lunkhound
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Re: CPU multithreading is working!

Post by lunkhound » Sat Sep 16, 2017 7:23 am

Mako_energy02, thanks for contributing to this thread and sharing your experiences. I appreciate it.

Yes, parallelFor is called typically 5 times per simulation sub-step. In the work I am currently doing where I'm parallelizing the constraint solver, I'm leaning much harder on the task scheduler, and parallelFor gets called potentially hundreds of times per constraint solver. This is not a problem for a well-implemented task scheduler.

Here is a profile graph of my work-in-progress parallel solver using the btDefaultTaskScheduler on a 4-core (very old) computer of mine.
This example compares solving constraints for a single stack of 961 boxes with 7890 contact manifolds (more than 8 manifolds per body) on a single thread and also with my new parallel solver.
In this example, the parallel solver is calling parallelFor more than 300 times.
bullet-profile-bigstack-comparison.png
bullet-profile-bigstack-comparison.png (502.83 KiB) Viewed 1905 times
The single threaded solver (SequentialImpulseConstraintSolver) took 21.4ms, whereas the new parallel solver took 12.7ms. So roughly a 1.68X speedup.
However, this is still a work in progress, and I think I can get better results. In the graphic I put red circles showing where threads are sitting idle.
With better batching of constraints I should be able to reduce that idle time and improve performance more.

But it is true that the task scheduler is key to getting good performance. It is extremely easy for a bad task scheduler to cause terrible performance.
I REALLY don't recommend trying to write one from scratch, I suggest using one of the ones provided.

Did you have trouble getting the default task scheduler working?

Mako_energy02
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Re: CPU multithreading is working!

Post by Mako_energy02 » Sat Sep 16, 2017 11:24 pm

Did you have trouble getting the default task scheduler working?
I didn't try. I reviewed the code itself and recalled comments about it that you had made. A combination of needing to move 6+ files, concerns over the interface, the lack of inclusion in the core library, and references to Bullet 3 code (I'm still very much using Bullet 2) all eliminated it as a prospect for me. If the default task scheduler has moved to the core lib, then I'll do an update when I eventually revisit this(no idea when) and try that.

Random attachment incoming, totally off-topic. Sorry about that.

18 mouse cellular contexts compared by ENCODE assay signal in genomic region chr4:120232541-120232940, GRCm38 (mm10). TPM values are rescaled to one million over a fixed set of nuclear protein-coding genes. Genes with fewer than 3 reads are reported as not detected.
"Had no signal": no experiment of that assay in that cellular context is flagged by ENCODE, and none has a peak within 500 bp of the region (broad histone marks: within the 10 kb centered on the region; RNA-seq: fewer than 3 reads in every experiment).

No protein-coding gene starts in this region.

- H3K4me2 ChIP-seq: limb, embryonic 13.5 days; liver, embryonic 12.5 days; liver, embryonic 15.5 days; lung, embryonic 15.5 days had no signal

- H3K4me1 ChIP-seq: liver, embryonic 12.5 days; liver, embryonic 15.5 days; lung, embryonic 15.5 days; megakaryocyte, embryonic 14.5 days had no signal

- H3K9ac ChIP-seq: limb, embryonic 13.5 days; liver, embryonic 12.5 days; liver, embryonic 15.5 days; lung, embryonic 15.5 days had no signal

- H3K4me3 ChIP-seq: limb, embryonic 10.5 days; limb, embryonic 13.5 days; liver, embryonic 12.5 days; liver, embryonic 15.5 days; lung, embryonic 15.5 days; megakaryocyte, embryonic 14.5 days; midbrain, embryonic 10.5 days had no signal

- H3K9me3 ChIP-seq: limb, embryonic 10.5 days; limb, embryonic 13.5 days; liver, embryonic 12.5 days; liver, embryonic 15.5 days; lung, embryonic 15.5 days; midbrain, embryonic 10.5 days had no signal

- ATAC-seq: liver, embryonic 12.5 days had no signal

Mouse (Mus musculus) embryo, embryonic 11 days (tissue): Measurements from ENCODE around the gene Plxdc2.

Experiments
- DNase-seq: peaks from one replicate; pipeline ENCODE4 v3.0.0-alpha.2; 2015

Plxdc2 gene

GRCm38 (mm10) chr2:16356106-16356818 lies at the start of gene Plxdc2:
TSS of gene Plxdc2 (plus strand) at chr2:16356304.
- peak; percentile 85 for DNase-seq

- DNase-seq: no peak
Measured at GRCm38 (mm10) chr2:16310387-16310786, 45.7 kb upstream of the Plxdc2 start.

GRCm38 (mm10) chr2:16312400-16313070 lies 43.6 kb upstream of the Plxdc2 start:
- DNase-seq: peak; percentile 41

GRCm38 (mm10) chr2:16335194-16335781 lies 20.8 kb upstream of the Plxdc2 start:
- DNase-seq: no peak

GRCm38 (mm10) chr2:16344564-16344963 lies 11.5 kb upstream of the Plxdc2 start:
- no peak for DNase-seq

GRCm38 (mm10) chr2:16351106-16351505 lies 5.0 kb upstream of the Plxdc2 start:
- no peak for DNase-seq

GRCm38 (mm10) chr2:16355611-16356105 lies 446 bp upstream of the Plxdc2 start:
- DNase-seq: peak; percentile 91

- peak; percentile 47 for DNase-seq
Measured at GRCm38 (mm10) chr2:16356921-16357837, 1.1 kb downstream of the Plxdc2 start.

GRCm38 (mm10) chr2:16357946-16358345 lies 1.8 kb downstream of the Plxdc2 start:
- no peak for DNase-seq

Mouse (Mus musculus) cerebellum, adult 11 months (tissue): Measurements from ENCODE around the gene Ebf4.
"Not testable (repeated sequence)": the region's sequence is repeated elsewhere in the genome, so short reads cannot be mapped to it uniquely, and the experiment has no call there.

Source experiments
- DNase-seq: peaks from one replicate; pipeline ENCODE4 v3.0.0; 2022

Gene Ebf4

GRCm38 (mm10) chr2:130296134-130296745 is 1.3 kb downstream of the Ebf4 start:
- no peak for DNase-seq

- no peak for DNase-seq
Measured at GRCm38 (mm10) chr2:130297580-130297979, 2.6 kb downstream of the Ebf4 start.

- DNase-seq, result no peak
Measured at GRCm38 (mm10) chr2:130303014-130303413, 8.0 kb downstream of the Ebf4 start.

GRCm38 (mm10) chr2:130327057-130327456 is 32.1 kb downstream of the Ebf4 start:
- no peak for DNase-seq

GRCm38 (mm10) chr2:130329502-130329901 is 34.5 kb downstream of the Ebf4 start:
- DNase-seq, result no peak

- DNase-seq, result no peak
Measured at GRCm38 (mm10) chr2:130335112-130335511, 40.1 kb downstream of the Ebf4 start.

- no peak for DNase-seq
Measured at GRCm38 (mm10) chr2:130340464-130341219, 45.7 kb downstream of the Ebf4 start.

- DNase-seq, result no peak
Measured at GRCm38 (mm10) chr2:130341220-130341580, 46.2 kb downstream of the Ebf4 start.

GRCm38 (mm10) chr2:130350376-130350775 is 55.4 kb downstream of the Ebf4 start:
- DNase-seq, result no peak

Opinionated Rant incoming:

While what you've shown me is faster than what I had achieved, a less than 2x speedup over 4 cores is not what I would have expected. Combining that with the strong recommendation to use a pre-packaged solution, both of these from the author of the system is not as encouraging one would hope. Personally, I feel that either the work is generic enough that overrides and customization can take place, or it's not generic enough and Bullet should lock down the implementation. Currently, the implementation seems stuck in between the two ideologies.

For example, Ogre3D had this issue where in 1.7-2.0, there was a WorkQueue interface that tried a similar approach to the btITaskScheduler. They provided some implementations, such as TBB that people could use. One major difference is that the Ogre WorkQueue didn't focus on ParallelFor's. It was more generic so it could use work given to it by Ogre's terrain system at the time. Regardless, it was large, difficult to maintain, and made some assumptions about how Ogre was to be used in relation to the rest of the engine. Custom WorkQueue's made by users were impractical. It ended up getting scrapped in favor of an entirely internal and much simpler, more focused threading solution that directly addressed Ogre's needs.